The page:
“These programs will almost certainly help bad actors who want to confuse voters or put false ideas in their head,” Barrett says. They will make it possible to create more personalized communication. They will give foreign actors the ability to write messages in English without the idiomatic or punctuation mistakes that can be tip-offs to their origin.
“These large language models produce realistic, grammatically smooth, nonrepetitive prose,” he says. Russians won’t need hundreds of people working for an Internet research agency in a St. Petersburg office building to produce fake posts tailored to specific social media platforms.
An application like ChatGPT could be used in combination with another AI system to command and control a disinformation campaign, says Todd Helmus, a behavioral scientist at RAND Corporation who studies disinformation. “We’re probably a bit far off from that right now, but if you look into the future that capability will certainly be there.”
Generative AI can also give users who are not technology experts or skilled communicators a tool to create sophisticated information (disinformation) operations, Barrett warns. “You can tell ChatGPT or its cousins that you want a message expressed in a vernacular that a certain audience will appreciate or understand, and it will do its darnedest to accommodate you.”
Bad actors may not have free rein, he notes. Designers are attempting to build in filters that detect illegitimate queries such as requests to create code for malware. But it’s possible that a clever and persistent person can still find ways to work around them. There’s talk on the dark web about AI and malware, Barrett says, and election systems are potentially vulnerable to cyber attacks.
The same technology that could bedevil election offices can be used by them to defend against attacks. Companies that hope to profit from broad implementation of generative AI should have a vested interest in finding ways to block users with bad intentions.
In March, Microsoft announced the release of a “next-generation” AI cybersecurity tool. Barrett hopes this is a sign that companies will move forward with a combination of profit seeking and civic responsibility.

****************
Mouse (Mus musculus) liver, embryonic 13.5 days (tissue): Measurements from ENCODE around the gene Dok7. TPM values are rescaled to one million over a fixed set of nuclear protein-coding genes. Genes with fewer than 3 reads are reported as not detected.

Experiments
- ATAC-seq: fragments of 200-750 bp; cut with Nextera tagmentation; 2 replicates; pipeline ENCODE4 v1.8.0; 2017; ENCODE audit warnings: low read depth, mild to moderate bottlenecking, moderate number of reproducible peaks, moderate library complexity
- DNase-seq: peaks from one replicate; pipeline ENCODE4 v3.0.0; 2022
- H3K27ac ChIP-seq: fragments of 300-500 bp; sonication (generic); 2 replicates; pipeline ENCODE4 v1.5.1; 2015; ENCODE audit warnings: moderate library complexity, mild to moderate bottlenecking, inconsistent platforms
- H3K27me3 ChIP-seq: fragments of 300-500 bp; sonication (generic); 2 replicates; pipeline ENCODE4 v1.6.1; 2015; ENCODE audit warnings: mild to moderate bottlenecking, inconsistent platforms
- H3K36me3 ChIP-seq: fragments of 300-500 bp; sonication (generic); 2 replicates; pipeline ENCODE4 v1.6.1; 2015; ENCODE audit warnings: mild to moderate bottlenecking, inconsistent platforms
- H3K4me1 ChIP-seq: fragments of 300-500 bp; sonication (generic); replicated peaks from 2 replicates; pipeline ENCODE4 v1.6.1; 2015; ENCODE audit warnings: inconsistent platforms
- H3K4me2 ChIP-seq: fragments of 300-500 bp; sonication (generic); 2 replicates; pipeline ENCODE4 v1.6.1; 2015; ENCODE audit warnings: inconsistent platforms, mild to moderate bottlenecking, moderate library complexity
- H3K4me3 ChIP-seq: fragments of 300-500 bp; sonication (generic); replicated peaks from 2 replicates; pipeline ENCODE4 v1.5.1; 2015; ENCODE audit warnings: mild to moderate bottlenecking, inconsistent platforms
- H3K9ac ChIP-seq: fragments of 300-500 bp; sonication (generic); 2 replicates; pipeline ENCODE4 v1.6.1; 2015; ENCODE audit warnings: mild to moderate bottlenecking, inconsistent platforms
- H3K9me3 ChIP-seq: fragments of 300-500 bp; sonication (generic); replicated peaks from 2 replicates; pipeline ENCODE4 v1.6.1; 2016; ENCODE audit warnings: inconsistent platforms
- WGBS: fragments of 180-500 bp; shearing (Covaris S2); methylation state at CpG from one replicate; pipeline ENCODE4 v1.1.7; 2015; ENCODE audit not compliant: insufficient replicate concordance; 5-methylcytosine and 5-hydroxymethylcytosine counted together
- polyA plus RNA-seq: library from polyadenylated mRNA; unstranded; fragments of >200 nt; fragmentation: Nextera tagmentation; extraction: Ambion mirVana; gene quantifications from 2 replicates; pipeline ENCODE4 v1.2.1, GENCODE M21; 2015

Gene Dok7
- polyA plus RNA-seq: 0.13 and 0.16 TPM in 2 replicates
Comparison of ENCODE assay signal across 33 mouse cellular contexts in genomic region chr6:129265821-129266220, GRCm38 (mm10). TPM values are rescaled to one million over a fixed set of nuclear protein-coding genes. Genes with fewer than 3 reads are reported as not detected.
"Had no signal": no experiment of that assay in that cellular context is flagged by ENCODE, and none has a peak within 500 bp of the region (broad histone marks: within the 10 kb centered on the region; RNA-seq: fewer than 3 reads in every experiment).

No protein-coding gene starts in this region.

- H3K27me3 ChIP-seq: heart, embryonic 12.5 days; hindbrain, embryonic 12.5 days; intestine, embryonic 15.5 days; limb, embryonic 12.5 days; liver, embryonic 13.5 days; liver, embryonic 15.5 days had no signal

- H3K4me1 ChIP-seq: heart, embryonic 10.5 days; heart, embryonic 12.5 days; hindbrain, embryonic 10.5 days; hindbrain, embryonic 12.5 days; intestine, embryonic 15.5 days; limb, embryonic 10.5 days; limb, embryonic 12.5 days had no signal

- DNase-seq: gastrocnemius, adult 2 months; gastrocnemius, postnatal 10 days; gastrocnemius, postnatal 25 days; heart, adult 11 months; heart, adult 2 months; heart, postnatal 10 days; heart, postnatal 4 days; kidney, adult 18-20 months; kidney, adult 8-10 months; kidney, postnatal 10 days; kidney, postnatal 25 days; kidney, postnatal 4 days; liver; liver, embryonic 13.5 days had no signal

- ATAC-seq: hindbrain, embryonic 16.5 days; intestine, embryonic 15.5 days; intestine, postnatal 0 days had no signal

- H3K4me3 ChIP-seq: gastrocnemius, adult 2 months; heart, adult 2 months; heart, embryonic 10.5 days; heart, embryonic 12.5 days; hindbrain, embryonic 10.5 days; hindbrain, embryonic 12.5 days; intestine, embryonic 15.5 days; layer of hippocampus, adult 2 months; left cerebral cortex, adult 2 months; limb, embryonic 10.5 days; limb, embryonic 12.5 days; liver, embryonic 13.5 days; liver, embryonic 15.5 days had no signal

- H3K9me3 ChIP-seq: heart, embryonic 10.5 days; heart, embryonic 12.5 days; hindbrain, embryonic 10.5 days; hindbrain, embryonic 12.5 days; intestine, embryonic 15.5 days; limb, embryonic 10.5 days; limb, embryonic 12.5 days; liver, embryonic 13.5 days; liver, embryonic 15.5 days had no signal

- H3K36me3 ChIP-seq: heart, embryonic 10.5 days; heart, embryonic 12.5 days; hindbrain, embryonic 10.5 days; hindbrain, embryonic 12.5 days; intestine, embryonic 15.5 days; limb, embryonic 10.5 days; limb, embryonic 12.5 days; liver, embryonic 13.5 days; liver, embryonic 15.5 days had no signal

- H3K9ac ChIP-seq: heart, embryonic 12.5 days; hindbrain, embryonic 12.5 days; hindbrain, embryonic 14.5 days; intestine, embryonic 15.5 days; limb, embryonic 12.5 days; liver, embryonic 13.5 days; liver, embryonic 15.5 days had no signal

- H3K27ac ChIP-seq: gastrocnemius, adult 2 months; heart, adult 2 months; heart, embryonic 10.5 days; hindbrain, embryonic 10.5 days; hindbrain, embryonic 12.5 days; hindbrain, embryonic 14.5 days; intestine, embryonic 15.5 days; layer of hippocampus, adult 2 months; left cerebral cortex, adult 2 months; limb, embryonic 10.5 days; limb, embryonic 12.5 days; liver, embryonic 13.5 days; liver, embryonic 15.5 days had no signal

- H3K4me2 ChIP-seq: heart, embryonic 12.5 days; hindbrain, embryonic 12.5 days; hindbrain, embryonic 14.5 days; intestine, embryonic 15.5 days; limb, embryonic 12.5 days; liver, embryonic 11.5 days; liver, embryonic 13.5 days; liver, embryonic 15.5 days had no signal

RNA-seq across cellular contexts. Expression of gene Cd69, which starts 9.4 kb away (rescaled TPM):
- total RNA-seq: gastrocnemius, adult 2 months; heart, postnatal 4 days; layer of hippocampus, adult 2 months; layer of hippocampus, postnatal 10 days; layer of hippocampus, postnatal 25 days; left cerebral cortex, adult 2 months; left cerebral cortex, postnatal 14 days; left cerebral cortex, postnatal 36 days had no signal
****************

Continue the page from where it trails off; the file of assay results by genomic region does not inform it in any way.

The Election is the Thing
There are other proactive steps. Digital watermarks can help establish the authenticity of an image or video. Helmus points to the Content Authenticity Initiative, a collaborative of academics, nonprofit organizations, tech and media companies promoting an open standard for content provenance that will indicate when content has been created by AI.
Noah Praetz, president of The Elections Group, consults state, local and federal officials involved in election administration. As scary as AI might seem, he believes public servants will get the greatest ROI from putting their brainpower to work running great elections.
That said, he cautions, they can’t be silent. “They have to put their own record out there. They have to be out in the community and be extra transparent to compete with the craziness.”
All politics is local, say Marek Posard, a RAND sociologist. He can imagine a sort of renaissance of bottom-up politics if AI concerns push more members of the public to verify the things they hear with local officials, poll workers or neighbors. “Nobody’s accusing the League of Women Voters of stealing elections,” he says.
Posard agrees that, in some ways, AI is scary. “But there might also be opportunities that we don’t want to lose sight of.”
Republished with permission from Governing Magazine, by Carl Smith
Governing: The Future of States and Localities takes on the question of what state and local government looks like in a world of rapidly advancing technology. Governing is a resource for elected and appointed officials and other public leaders who are looking for smart insights and a forum to better understand and manage through this era of change.